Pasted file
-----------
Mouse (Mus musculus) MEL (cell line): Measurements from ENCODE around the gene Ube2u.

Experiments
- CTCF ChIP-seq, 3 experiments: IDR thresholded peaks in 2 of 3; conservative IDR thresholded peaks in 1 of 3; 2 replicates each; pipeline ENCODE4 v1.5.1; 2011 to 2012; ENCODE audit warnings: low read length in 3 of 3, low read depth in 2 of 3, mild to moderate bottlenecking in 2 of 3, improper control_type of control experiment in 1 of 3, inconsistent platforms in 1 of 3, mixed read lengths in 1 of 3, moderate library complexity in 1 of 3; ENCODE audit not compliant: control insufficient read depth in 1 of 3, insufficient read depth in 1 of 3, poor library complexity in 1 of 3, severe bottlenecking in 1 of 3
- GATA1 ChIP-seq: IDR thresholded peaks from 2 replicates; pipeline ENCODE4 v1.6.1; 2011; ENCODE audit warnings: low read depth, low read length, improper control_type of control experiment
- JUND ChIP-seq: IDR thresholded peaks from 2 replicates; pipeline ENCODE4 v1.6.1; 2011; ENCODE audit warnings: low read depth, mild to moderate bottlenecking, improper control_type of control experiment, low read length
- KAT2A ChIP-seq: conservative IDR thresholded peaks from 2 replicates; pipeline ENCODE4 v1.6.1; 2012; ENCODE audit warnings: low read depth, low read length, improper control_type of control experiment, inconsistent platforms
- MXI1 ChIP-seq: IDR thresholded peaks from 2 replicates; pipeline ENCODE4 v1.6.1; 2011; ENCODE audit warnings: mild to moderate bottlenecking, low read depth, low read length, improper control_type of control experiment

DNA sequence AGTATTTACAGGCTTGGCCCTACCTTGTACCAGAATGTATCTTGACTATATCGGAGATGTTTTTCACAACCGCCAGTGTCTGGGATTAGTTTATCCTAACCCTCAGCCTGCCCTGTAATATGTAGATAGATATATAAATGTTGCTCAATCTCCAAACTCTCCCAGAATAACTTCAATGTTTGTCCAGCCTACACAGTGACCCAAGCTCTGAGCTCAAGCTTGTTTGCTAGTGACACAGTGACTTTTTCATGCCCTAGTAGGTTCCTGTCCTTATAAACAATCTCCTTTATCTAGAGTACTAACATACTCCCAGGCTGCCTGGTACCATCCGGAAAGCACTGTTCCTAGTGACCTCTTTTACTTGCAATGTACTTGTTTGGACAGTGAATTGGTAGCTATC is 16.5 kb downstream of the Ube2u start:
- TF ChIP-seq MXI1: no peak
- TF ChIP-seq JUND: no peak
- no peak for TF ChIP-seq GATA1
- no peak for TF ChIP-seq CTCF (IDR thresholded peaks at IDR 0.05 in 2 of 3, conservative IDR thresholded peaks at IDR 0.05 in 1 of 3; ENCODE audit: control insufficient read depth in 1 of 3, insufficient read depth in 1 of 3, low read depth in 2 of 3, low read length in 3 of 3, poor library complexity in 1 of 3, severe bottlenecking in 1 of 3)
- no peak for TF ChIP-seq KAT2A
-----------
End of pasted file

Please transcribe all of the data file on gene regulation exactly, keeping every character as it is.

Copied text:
Mouse (Mus musculus) MEL (cell line): Measurements from ENCODE around the gene Ube2u.

Experiments
- CTCF ChIP-seq, 3 experiments: IDR thresholded peaks in 2 of 3; conservative IDR thresholded peaks in 1 of 3; 2 replicates each; pipeline ENCODE4 v1.5.1; 2011 to 2012; ENCODE audit warnings: low read length in 3 of 3, low read depth in 2 of 3, mild to moderate bottlenecking in 2 of 3, improper control_type of control experiment in 1 of 3, inconsistent platforms in 1 of 3, mixed read lengths in 1 of 3, moderate library complexity in 1 of 3; ENCODE audit not compliant: control insufficient read depth in 1 of 3, insufficient read depth in 1 of 3, poor library complexity in 1 of 3, severe bottlenecking in 1 of 3
- GATA1 ChIP-seq: IDR thresholded peaks from 2 replicates; pipeline ENCODE4 v1.6.1; 2011; ENCODE audit warnings: low read depth, low read length, improper control_type of control experiment
- JUND ChIP-seq: IDR thresholded peaks from 2 replicates; pipeline ENCODE4 v1.6.1; 2011; ENCODE audit warnings: low read depth, mild to moderate bottlenecking, improper control_type of control experiment, low read length
- KAT2A ChIP-seq: conservative IDR thresholded peaks from 2 replicates; pipeline ENCODE4 v1.6.1; 2012; ENCODE audit warnings: low read depth, low read length, improper control_type of control experiment, inconsistent platforms
- MXI1 ChIP-seq: IDR thresholded peaks from 2 replicates; pipeline ENCODE4 v1.6.1; 2011; ENCODE audit warnings: mild to moderate bottlenecking, low read depth, low read length, improper control_type of control experiment

DNA sequence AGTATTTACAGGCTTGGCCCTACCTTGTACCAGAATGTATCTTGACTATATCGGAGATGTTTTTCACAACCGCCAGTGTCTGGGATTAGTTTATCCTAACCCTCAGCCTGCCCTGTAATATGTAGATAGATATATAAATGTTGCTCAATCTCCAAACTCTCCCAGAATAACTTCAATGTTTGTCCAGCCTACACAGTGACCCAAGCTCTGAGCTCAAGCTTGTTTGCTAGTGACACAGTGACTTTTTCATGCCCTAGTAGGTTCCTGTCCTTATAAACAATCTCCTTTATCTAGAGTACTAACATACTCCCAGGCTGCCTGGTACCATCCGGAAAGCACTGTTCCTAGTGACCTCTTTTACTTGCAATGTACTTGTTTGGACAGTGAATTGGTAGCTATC is 16.5 kb downstream of the Ube2u start:
- TF ChIP-seq MXI1: no peak
- TF ChIP-seq JUND: no peak
- no peak for TF ChIP-seq GATA1
- no peak for TF ChIP-seq CTCF (IDR thresholded peaks at IDR 0.05 in 2 of 3, conservative IDR thresholded peaks at IDR 0.05 in 1 of 3; ENCODE audit: control insufficient read depth in 1 of 3, insufficient read depth in 1 of 3, low read depth in 2 of 3, low read length in 3 of 3, poor library complexity in 1 of 3, severe bottlenecking in 1 of 3)
- no peak for TF ChIP-seq KAT2A